The current proposal is designed to test whether a retroviral vector developed from the Foamy virus (FV) can be used as a therapeutic vehicle to correct a human genetic disorder that affects the cells of the haematopoietic system. FV vectors are developed from the non-pathogenic foamy retrovirus and have been shown to transduce haematopoietic stem cells (HSC) of both murine and human origin. FV-based vectors show promise for therapeutic gene delivery into HSC and offer an alternative technology to the existing retro and lenti vector systems. As a next step in FV vector development, we plan the genetic correction of Chronic Granulomatous Disease (CGD), a disorder that results from the absence of NADPH-oxidase in the phagocytes of the peripheral blood and impaired killing of ingested microorganisms. Affected patients present with severe bacterial and fungal infections, which appear early on in life and may be fatal.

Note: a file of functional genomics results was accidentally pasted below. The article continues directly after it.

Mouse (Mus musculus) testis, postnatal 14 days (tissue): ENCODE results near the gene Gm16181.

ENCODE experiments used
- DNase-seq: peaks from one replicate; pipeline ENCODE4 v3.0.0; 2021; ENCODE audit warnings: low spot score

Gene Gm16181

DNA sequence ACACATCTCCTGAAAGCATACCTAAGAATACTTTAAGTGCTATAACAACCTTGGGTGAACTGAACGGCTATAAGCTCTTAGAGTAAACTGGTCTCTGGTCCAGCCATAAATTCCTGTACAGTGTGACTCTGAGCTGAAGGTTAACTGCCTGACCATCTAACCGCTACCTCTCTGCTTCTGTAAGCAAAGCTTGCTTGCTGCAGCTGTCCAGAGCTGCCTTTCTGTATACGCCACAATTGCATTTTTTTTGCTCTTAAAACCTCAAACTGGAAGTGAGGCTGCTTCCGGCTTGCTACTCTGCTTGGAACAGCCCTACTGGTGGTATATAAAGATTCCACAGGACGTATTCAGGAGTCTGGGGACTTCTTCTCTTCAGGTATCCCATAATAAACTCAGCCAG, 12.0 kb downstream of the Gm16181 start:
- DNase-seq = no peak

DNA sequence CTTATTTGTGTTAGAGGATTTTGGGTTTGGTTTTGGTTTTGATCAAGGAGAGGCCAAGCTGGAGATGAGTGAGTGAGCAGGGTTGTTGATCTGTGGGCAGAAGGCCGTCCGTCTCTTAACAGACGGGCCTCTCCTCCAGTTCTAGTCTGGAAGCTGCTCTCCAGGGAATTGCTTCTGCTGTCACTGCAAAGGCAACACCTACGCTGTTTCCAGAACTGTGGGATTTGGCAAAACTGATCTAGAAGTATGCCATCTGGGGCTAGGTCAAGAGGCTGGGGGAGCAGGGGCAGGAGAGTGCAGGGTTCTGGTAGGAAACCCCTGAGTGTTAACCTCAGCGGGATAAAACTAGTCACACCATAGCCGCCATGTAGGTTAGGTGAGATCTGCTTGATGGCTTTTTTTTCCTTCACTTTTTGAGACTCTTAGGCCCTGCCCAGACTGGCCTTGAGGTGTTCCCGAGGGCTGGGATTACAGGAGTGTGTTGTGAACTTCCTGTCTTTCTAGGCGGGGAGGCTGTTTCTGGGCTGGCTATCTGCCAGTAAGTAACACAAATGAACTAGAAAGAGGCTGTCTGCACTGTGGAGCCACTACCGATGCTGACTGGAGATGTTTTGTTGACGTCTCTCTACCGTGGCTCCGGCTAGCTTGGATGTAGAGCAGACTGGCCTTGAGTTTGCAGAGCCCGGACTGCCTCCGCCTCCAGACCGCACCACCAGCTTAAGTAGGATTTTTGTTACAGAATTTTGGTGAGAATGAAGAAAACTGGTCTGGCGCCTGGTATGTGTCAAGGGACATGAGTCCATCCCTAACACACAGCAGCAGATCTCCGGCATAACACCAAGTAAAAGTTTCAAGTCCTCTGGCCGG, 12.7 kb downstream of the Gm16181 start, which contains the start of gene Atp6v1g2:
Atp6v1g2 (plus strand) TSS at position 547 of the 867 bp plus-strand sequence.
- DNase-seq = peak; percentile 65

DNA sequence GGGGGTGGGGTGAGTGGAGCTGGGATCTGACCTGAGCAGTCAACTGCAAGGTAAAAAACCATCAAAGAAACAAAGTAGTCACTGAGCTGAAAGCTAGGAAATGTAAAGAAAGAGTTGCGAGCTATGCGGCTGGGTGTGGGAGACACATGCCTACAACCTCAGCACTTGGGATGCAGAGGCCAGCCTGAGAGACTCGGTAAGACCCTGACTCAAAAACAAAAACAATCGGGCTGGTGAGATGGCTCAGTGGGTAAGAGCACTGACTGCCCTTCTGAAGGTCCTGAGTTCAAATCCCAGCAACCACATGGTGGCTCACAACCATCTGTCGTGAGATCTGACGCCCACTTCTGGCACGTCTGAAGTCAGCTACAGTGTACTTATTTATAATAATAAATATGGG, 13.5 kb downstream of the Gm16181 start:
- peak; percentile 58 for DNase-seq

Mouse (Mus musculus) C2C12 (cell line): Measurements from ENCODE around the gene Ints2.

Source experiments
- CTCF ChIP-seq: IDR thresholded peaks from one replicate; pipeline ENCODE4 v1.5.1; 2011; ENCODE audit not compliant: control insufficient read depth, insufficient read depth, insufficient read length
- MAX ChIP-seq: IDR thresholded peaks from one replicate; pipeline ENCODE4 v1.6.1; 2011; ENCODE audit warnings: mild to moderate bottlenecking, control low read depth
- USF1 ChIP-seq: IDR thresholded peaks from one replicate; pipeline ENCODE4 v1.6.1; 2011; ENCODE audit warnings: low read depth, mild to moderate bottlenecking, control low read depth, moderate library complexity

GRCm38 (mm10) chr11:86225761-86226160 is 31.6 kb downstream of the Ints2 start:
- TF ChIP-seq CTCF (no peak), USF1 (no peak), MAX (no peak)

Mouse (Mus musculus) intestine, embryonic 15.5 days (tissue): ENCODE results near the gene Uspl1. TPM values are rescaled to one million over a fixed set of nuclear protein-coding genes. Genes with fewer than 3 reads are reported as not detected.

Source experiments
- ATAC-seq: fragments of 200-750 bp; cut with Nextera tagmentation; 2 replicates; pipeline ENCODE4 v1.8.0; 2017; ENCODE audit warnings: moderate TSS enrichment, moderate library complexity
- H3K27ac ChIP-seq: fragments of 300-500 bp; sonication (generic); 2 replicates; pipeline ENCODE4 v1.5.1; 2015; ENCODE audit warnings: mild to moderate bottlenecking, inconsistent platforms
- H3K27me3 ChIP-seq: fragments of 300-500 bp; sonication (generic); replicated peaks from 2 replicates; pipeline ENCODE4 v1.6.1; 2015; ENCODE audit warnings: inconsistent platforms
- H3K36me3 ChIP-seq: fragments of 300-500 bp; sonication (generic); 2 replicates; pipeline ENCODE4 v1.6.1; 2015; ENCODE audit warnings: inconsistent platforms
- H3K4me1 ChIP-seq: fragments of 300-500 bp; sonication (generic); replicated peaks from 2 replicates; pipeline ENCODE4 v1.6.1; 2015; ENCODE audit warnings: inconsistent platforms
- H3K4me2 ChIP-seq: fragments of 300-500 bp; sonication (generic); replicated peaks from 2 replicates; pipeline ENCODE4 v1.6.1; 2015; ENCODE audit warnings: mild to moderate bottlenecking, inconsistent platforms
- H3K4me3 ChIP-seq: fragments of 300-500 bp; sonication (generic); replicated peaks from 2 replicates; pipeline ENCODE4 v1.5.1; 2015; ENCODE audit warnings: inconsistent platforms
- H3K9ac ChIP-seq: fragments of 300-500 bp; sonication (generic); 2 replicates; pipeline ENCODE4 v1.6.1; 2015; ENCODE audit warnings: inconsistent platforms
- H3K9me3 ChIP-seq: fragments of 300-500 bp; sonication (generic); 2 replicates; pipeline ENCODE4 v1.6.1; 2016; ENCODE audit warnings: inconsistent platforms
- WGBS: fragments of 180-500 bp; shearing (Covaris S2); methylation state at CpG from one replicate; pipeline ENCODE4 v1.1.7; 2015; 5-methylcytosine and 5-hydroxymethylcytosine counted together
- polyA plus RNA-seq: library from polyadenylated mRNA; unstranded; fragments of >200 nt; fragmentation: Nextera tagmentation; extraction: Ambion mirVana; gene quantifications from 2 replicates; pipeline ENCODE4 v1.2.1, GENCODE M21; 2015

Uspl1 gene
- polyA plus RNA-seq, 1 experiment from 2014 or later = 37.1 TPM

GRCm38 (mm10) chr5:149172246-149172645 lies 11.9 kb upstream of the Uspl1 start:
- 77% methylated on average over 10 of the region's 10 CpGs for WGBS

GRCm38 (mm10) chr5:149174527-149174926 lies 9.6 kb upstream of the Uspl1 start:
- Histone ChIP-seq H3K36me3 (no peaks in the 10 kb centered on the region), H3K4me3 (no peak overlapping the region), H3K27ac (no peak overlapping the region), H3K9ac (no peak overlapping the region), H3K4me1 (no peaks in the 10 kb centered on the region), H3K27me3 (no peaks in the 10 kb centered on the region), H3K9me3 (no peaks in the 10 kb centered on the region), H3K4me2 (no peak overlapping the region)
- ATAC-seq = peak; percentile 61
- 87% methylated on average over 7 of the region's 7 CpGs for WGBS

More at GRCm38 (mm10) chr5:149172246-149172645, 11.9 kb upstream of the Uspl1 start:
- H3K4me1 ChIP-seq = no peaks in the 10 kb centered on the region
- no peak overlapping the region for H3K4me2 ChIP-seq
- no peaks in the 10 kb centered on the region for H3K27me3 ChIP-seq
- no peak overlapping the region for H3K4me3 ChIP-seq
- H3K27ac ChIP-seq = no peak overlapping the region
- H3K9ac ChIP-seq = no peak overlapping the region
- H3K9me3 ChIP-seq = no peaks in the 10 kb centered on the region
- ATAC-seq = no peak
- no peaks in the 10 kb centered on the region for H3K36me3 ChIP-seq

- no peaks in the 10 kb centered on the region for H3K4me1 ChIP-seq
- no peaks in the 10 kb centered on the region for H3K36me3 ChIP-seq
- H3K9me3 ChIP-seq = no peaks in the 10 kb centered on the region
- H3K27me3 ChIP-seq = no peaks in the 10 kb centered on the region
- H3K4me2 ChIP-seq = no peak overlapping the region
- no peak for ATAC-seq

The commonest form of CGD is X-linked and results from the absence of the gp91phox subunit of NA DPH. The relative knockout mouse model (X-CGD) closely mimics the human disease phenotype and will be used in this study. Preliminary studies with the X-CGD mouse model will aim at optimising transduction conditions for HSC gene transfer using reporter genes driven by constitutive and tissue-specific promoters. Following these studies, we will use the optimised conditions to transfer the therapeutic gene into the HSC of the X-CGD animals and will assay disease correction by standard assays. Finally, we will target CD34+ cells from individuals with CGD and evidence for disease correction will be obtained from both in vitro assays and after BMT into NOD/SCID mice. The experiments as described will provide us with the necessary data in a pre-clinical model of a human disease for which bone marrow transplantation is the only treatment option. The information obtained will be used for the rational design of a human gene therapy trial for affected patients.
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